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There is actually no set formula for writing the ‘perfect’ personal statement – part of what will make your statement successful is how you convey your personality, interests, academic motivations and potential.  Your statement should be an expression of your academic interest in your subject, as specific as possible and supported by practical and theoretical examples where relevant. Importantly, make sure that everything you write in your statement is something you really do believe, it’s an idea you hold dear and want to share with admissions tutors seeking to understand how you connect with your subject.

As it’s often the sitting down and getting to it that’s the hard part of the personal statement, with this in mind, here are suggestions of how you can keep yourself motivated at each stage of the process.

  • Getting off to a cracking start – the beginning: The best way to get started is to ask yourself a series of probing questions to help you clarify your thoughts and focus your ideas.  Why do you want to read this subject at university? What has convinced you it’s the right choice for you? Think about what really excites you about your course and why.  What part of your current studies has inspired you most and why? What work experience have you done? Which books and articles have you read – what did you enjoy and learn? Did anything challenge you? Did you agree or disagree with what you read? If so – what exactly? Think about yourself and what interests you have that are individual to you.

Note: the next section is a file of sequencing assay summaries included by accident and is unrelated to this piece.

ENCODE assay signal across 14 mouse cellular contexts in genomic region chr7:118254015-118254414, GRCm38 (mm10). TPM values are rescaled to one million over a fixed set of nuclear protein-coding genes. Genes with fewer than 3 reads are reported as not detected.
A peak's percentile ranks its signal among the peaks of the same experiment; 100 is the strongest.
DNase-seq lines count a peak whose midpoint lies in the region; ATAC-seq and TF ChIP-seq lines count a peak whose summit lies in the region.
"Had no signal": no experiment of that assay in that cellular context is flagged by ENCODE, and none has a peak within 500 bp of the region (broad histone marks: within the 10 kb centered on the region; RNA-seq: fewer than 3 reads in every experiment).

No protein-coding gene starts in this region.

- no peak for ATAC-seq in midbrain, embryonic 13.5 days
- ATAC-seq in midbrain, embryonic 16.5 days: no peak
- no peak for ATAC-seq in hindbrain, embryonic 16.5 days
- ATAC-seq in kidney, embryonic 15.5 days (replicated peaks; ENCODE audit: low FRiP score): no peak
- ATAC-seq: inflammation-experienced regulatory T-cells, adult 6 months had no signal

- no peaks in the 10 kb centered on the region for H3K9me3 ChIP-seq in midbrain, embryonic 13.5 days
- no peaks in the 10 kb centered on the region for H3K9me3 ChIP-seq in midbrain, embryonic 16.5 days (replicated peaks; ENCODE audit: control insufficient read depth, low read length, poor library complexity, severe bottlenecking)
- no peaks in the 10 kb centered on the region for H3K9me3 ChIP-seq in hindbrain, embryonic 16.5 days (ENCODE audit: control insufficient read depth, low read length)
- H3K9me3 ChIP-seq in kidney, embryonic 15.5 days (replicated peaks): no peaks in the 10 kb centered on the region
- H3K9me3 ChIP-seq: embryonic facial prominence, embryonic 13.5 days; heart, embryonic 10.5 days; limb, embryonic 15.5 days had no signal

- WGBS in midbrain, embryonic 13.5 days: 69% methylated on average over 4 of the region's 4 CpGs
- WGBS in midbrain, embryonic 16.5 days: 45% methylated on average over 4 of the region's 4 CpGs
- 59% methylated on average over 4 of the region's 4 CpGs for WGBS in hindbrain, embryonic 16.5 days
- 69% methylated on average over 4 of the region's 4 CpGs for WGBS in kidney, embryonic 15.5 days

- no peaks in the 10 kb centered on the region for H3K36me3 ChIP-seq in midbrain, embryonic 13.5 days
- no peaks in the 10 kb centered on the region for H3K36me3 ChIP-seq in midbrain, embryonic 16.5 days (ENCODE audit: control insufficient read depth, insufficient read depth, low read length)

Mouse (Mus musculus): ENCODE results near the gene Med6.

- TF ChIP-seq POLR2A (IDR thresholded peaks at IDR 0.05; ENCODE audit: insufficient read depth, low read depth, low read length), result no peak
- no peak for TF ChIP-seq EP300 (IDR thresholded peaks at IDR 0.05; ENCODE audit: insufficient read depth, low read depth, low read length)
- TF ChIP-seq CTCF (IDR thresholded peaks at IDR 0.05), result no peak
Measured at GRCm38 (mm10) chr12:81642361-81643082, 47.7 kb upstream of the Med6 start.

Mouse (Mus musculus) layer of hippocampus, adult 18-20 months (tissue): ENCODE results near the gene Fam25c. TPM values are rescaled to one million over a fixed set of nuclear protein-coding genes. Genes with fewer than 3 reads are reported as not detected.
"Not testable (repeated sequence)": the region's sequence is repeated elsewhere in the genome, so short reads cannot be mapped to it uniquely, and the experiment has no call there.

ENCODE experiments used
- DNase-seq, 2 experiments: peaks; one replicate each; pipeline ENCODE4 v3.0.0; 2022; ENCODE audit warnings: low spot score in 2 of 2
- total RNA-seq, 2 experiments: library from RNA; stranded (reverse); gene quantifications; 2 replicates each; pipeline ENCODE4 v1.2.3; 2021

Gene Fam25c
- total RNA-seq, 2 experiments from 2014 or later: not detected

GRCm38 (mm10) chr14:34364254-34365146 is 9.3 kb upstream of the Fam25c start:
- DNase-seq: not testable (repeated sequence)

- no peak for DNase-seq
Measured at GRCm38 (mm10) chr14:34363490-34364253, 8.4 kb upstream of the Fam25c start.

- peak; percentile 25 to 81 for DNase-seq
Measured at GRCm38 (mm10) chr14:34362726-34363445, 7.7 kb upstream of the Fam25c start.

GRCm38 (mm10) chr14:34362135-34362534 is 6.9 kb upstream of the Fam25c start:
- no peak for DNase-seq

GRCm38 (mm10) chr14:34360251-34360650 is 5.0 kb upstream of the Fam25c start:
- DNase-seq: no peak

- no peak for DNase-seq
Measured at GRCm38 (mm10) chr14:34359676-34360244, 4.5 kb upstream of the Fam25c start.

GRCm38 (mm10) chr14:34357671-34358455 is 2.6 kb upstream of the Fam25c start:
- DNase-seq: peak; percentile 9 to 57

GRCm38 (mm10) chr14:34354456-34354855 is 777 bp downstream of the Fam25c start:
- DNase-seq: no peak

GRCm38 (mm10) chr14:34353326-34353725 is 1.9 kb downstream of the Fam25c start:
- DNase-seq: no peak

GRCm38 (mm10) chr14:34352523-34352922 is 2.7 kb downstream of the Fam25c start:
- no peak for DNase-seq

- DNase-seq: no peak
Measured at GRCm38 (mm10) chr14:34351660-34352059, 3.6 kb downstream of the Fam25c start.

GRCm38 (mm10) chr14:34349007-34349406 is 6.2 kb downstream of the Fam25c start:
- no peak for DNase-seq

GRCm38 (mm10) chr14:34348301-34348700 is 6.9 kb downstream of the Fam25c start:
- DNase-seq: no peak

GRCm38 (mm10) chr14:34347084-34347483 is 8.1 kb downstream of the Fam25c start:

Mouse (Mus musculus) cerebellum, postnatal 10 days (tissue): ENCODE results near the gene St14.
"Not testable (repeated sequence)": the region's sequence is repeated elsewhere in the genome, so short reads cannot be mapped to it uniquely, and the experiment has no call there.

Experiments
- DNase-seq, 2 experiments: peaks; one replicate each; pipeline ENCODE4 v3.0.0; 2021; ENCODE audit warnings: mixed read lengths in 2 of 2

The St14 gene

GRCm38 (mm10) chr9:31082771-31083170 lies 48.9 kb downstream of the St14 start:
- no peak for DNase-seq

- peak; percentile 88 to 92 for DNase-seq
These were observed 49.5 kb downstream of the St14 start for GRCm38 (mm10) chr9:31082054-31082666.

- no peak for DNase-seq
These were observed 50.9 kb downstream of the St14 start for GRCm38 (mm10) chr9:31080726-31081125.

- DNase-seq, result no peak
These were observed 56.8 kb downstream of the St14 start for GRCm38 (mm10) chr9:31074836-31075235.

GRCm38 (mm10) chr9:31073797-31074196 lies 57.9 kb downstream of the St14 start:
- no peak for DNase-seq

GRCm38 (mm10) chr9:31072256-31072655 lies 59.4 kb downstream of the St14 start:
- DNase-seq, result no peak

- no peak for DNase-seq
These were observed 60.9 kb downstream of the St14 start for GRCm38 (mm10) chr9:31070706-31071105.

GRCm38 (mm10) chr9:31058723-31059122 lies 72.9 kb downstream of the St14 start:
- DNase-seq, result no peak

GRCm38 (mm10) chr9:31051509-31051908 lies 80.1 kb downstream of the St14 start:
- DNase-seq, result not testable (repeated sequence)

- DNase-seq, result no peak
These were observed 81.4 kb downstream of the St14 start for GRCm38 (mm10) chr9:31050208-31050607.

Check out our mind-map, which will prove super useful in getting your thoughts on paper – why not open this up, put your ideas down and then review!

When you review this document, think about what you’ve written from the perspective of an academic who loves this subject and wants to take those who seem most able, engaged and academically have the greatest potential!

  • Keep it structured! – writing a plan: Think of your personal statement as an essay – with a beginning, middle and end. Try and plan what should go in the beginning, middle and end of this statement, bearing in mind it functions as an argument as to why you should be accepted to read this course at this university. This is your chance to show your potential tutors that you can structure your thoughts. Your first paragraph could, for example, explain why you love your subject. Support your points with personal examples, but avoid broad clichés. Every mathematician has a love for numbers and historians are always passionate about the past informing the present, but why does that matter to you, and most importantly, how are you different from the competition?
  • What do you like about your subject – middle section:  Here you should look to provide in-depth, well-explained examples as to why you are a strong applicant for your course. Use your further reading to provide the core narrative and illustrate your interests.  Avoid the temptation to merely list your accomplishments or be too anecdotal without showing the relevance. Explaining what you learnt or enjoyed about a specific book is worth more than listing all the books you’ve ever read. Engineering and Medical applicants may want to draw on their work experience, a Geography student on a field trip.  If you are applying for Maths or Physics, have you just been crowed chess Grand Master? Think about what you have done and how it has helped you develop as an individual – both academically and in terms of skills.  Do analyse your experiences – don’t just tell a story.